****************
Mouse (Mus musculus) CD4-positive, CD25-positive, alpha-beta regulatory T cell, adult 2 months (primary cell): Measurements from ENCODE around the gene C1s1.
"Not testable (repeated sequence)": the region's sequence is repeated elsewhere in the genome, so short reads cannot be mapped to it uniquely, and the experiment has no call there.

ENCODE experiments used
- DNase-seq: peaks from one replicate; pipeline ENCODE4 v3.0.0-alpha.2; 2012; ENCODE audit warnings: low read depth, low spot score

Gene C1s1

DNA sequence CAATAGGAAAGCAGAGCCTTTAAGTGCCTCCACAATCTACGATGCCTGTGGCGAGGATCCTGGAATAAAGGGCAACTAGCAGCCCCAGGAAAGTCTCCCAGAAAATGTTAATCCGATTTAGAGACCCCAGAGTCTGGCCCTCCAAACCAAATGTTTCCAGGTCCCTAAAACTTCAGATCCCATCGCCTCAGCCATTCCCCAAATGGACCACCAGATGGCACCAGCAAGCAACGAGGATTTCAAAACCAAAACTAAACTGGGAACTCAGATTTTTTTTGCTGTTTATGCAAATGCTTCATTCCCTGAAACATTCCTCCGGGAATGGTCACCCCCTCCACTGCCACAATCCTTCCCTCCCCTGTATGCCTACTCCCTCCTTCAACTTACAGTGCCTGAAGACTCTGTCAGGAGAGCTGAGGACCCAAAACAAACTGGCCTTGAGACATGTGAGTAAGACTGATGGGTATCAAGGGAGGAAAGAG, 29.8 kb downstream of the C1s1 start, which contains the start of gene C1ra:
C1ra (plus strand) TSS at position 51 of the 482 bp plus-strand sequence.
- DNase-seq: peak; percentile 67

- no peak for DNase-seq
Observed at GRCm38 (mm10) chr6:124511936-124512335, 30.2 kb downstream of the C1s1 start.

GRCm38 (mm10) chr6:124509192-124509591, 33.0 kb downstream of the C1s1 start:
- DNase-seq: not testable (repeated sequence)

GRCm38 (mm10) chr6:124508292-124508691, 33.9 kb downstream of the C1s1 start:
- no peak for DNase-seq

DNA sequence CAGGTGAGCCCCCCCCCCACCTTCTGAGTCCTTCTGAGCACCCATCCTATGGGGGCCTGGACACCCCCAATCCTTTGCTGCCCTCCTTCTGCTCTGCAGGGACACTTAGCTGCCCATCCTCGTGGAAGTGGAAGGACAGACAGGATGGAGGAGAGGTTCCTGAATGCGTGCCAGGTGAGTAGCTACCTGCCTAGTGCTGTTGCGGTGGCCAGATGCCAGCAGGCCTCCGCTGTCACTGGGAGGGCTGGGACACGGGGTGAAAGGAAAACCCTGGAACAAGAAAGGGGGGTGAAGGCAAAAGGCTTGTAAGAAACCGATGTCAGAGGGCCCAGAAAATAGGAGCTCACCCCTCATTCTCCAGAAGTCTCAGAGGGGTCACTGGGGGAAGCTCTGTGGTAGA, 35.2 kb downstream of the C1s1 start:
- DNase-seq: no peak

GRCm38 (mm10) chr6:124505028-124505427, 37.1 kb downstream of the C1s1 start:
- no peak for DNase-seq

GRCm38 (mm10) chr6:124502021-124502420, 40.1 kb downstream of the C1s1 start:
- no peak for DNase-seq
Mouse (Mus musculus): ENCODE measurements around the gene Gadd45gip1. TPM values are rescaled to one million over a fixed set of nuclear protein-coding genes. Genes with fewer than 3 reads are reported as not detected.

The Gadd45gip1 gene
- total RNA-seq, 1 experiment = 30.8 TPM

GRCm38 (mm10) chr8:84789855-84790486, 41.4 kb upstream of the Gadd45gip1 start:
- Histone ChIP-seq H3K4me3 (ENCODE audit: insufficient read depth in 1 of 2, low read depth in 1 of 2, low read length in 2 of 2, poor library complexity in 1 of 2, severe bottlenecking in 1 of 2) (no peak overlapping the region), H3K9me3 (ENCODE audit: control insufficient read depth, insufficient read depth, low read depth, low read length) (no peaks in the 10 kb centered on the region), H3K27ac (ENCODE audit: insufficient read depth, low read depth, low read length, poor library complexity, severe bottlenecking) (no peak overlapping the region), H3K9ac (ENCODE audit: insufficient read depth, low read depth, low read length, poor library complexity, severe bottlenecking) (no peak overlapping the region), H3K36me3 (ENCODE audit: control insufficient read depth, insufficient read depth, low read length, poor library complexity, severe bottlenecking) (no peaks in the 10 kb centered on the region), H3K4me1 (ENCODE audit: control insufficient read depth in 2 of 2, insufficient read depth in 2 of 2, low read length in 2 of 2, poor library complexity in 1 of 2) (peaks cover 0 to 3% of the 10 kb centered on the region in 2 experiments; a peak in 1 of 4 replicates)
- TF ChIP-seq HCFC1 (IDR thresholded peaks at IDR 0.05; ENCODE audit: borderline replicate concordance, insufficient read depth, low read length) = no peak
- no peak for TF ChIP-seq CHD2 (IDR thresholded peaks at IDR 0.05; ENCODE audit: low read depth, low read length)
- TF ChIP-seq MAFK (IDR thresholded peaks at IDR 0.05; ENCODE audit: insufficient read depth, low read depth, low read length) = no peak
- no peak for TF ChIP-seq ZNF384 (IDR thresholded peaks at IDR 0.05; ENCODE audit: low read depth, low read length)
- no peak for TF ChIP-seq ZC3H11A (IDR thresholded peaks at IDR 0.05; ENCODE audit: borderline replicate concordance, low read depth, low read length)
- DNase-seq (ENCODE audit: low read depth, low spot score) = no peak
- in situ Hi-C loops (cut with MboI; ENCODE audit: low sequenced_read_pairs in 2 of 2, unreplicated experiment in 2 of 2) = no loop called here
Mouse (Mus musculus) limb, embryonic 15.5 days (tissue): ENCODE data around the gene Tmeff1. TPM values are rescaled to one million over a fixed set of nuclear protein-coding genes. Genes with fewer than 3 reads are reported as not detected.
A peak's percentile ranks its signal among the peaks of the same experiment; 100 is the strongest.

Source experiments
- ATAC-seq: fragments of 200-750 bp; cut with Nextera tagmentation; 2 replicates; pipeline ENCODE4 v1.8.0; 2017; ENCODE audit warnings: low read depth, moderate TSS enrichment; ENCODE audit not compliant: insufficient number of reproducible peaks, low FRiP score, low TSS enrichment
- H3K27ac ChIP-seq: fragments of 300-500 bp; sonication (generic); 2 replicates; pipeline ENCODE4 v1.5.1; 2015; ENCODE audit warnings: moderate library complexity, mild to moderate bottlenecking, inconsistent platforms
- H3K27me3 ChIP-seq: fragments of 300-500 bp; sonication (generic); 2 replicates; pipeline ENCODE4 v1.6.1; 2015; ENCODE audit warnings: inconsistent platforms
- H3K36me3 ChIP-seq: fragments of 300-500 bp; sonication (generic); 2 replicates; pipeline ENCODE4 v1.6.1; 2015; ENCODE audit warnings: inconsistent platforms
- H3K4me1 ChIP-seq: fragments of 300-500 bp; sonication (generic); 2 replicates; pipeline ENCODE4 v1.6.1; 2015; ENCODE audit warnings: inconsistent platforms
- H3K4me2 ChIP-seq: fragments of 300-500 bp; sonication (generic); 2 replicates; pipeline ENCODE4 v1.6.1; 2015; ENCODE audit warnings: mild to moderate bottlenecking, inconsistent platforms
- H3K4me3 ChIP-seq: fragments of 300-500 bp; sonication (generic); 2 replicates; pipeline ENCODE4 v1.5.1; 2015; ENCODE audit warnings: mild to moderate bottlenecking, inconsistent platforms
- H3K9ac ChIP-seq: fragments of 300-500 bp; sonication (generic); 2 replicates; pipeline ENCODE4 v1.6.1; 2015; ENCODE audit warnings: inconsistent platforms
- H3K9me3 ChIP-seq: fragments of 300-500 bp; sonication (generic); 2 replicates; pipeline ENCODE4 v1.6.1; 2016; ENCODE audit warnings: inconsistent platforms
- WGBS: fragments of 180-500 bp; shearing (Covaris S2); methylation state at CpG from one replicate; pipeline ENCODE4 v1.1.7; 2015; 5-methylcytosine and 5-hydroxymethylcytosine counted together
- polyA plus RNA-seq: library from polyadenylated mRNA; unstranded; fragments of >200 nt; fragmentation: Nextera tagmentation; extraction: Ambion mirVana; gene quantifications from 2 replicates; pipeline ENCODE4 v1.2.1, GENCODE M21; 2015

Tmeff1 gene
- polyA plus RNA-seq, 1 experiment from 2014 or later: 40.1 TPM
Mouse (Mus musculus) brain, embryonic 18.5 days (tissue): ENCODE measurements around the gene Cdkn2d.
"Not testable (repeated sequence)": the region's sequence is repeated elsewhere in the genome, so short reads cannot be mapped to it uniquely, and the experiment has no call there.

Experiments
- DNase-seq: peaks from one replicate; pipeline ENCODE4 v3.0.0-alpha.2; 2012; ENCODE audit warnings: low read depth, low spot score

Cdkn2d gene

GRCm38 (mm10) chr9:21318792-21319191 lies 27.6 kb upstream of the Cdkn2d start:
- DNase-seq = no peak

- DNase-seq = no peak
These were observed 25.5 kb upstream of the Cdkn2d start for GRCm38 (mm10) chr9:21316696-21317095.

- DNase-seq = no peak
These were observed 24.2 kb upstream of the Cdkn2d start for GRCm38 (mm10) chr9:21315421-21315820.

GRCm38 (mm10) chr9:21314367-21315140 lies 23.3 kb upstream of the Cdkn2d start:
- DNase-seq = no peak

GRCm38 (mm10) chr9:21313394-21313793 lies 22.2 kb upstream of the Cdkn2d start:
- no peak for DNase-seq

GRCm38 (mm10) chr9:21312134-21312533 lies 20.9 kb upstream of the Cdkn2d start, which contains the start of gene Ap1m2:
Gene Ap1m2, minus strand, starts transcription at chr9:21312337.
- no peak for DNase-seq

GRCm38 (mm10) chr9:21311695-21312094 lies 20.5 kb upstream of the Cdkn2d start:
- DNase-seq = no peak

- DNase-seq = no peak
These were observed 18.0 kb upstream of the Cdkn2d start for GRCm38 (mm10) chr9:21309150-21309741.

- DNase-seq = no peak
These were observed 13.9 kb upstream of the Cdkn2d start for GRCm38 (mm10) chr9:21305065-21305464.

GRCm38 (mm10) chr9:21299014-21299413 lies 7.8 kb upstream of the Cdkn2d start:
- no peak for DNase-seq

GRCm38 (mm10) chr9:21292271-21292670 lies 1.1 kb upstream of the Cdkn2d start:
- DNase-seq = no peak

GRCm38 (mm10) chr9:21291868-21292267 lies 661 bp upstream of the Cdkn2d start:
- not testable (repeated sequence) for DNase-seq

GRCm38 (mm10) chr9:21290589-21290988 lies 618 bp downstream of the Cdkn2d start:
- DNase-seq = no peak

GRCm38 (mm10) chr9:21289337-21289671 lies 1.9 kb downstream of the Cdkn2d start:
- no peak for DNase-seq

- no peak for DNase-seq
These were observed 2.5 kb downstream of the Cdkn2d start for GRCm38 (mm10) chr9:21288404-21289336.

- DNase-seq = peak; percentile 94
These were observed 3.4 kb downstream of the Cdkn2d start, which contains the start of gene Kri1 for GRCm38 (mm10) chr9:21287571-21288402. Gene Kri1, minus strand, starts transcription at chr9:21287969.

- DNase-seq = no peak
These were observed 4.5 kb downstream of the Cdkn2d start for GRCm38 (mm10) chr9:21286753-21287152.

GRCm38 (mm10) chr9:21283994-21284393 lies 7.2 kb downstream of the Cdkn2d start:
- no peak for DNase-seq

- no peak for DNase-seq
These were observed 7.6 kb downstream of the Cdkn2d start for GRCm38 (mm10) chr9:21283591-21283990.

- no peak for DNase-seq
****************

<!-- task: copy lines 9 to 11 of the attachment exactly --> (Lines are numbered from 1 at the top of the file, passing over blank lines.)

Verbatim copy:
- no peak for DNase-seq
Observed at GRCm38 (mm10) chr6:124511936-124512335, 30.2 kb downstream of the C1s1 start.

GRCm38 (mm10) chr6:124509192-124509591, 33.0 kb downstream of the C1s1 start: